employee’s condition has not stabilized and the employee is under light
duty restrictions.”
• “The Commission finds that Petitioner’s repeated theft of cigarettes
amounts to a refusal to work in the light duty position that Respondent
had been providing for over a year…Under the circumstances of this case
we find that Petitioner refused Respondent’s ongoing offer of work within
his physical restrictions.”
Matuszak v. Wal-Mart & IWCC
2012 MR 1631
• DuPage County Circuit Court
• Judge Bonnie Wheaton, 4-23-13
• “This matter coming on to be heard on Plaintiff’s
appeal of the workers’ compensation commission
decision terminating temporary total disability
benefits, IT IS ORDERED: The Court reverses the
decision of the Illinois Workers’ Compensation
Commission in terminating temporary total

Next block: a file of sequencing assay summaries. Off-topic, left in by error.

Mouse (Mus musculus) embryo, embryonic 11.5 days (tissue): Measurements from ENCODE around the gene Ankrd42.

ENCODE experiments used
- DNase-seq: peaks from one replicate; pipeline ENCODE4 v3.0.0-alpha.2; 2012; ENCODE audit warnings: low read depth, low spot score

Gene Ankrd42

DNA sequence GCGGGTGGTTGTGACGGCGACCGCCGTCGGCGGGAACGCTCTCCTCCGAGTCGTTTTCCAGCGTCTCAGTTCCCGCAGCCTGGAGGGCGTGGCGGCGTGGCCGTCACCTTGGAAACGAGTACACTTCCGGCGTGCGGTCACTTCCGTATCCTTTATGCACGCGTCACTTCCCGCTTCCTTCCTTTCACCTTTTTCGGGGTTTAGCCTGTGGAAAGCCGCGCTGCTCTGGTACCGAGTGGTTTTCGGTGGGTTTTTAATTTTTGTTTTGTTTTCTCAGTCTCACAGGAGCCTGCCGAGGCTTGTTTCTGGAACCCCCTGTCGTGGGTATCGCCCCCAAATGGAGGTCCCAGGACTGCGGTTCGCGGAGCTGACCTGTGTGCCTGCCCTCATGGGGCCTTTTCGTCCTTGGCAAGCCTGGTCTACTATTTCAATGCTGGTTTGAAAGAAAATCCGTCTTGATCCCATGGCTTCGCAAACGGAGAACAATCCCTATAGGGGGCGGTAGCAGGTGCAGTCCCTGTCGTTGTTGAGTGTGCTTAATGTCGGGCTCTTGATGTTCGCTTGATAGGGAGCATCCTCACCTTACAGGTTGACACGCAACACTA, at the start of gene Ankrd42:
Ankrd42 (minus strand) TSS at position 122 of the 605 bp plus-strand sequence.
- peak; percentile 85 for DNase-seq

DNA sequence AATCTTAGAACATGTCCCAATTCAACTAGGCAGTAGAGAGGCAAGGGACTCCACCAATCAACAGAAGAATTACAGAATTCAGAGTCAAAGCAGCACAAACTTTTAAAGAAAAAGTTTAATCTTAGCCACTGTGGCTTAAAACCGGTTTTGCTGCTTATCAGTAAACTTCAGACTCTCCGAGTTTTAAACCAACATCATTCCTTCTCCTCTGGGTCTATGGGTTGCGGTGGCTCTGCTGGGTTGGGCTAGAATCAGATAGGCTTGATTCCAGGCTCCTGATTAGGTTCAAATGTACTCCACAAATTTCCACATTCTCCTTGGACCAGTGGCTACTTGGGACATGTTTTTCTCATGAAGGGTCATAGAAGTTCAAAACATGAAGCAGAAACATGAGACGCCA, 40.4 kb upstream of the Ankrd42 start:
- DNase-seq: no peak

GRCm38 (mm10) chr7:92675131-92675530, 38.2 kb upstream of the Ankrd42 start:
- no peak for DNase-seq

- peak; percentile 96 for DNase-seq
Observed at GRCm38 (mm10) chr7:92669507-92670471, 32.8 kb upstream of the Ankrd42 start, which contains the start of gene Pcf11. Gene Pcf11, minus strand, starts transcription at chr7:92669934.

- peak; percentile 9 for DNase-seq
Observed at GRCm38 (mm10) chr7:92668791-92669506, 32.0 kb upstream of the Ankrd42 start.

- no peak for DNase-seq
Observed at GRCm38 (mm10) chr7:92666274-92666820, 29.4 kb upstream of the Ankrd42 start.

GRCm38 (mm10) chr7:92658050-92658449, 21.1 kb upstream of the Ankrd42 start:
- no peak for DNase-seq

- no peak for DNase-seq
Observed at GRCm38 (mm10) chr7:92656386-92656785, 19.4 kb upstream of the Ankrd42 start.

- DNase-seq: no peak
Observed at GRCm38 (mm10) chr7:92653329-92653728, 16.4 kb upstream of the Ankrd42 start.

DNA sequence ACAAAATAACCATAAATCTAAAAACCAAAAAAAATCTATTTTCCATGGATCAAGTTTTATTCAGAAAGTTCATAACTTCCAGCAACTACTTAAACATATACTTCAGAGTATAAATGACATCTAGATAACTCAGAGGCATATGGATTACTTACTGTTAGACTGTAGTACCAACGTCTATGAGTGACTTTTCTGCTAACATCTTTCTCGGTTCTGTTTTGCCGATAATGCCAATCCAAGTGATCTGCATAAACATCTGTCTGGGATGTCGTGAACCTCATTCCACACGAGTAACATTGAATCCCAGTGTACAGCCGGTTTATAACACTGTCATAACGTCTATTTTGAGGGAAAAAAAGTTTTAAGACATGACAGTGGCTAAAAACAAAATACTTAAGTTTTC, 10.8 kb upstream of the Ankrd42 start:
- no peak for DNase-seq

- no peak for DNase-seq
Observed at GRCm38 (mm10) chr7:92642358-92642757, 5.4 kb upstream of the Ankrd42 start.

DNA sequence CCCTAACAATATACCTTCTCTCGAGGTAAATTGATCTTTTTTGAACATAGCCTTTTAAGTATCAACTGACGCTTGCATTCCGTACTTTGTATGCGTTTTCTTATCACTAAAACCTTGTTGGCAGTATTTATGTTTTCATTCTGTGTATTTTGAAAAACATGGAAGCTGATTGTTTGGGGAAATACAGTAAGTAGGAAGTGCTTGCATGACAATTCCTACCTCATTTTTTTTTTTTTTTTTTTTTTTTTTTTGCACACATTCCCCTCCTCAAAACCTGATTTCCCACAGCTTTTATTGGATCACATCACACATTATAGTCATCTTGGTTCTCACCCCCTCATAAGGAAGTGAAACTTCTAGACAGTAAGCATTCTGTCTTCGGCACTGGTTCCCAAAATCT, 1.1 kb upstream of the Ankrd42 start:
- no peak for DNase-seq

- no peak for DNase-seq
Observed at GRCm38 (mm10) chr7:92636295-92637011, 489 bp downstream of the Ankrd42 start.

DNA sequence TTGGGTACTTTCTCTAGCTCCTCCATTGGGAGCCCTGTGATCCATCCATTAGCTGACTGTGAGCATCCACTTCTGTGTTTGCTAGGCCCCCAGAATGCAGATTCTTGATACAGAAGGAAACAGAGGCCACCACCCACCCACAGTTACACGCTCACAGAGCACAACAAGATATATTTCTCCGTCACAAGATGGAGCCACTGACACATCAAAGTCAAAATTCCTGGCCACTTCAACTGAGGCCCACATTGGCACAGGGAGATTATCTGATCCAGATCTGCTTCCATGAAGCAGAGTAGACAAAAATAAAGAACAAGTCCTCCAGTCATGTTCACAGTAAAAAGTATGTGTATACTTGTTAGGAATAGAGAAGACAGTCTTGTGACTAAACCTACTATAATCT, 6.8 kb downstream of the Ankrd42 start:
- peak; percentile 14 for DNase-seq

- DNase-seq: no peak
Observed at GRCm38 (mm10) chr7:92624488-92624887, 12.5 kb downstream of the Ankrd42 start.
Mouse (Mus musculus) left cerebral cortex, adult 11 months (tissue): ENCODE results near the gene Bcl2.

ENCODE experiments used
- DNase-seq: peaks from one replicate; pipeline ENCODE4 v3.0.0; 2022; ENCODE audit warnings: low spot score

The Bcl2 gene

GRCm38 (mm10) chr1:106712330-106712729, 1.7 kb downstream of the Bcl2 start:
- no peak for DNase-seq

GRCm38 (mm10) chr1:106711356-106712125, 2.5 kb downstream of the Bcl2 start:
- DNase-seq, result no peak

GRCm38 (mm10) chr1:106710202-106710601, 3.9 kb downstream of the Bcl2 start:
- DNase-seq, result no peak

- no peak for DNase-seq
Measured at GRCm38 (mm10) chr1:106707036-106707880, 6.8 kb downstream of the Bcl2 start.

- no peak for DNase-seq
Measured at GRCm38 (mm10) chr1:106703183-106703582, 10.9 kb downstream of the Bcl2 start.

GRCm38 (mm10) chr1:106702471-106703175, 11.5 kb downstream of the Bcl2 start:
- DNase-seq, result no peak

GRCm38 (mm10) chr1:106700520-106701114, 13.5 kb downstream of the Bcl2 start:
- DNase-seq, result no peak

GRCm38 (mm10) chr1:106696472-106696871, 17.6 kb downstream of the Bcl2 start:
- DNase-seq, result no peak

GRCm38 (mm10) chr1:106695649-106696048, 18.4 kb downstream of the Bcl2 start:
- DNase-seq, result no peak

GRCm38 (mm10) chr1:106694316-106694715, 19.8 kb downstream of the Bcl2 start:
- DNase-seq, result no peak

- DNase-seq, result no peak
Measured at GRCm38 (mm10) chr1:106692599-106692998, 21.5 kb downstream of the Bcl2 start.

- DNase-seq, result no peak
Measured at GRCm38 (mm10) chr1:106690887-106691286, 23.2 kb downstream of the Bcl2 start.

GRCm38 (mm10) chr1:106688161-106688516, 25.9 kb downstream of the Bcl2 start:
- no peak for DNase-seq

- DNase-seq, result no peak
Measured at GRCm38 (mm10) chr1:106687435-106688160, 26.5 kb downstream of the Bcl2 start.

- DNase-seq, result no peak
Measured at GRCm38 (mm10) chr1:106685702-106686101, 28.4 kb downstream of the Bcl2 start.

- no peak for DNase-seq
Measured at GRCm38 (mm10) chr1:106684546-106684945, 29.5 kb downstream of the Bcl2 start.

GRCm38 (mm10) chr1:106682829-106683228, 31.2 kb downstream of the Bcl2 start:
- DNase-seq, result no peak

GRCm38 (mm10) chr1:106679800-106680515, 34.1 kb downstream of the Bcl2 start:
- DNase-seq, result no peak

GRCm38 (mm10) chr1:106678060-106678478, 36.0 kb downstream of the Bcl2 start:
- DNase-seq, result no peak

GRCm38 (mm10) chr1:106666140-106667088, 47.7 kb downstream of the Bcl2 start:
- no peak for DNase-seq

disability benefits. This order is final and
AMA Guides Commission Decisions
• Frederick Williams v. Flexible Staffing, Inc. 11WC046390; operated
ruptured distal biceps tendon; AMA=6% UEI; Award=30% Arm; On
review; Orals 5-14-13
• Zachary Johnson v. Central Transport 11WC041328; fractured
metacarpal neck; AMA=1% hand; Award=10% hand; Settled 8.5%
• Jeffrey Garwood v. Lake Land College 12WC004194; scoped medial
& lateral menisci; AMA=8% LEI; Award=20% leg; On review; Orals
• Shawn Dorris v. Continental Tire 11WC046624; scoped TFCC tear;
AMA=6% UEI; Award=13% hand; Final
• Michael Arscott v. Con-Way Freight 12WC003876; scoped medial
meniscus; AMA= 20% UEI; Award=20% leg; Final
• Robert Riley v. Con-Way Freight 12WC011083; scoped ACL;
AMA=7% LEI; Award=27.5% leg; On review; Orals 6-25-13
AMA Guides Commission Decisions
• Curtis Oltman v. Continental Tire 12WC011777; nondisplaced wrist fracture; AMA=0% UEI; Award=5% hand; On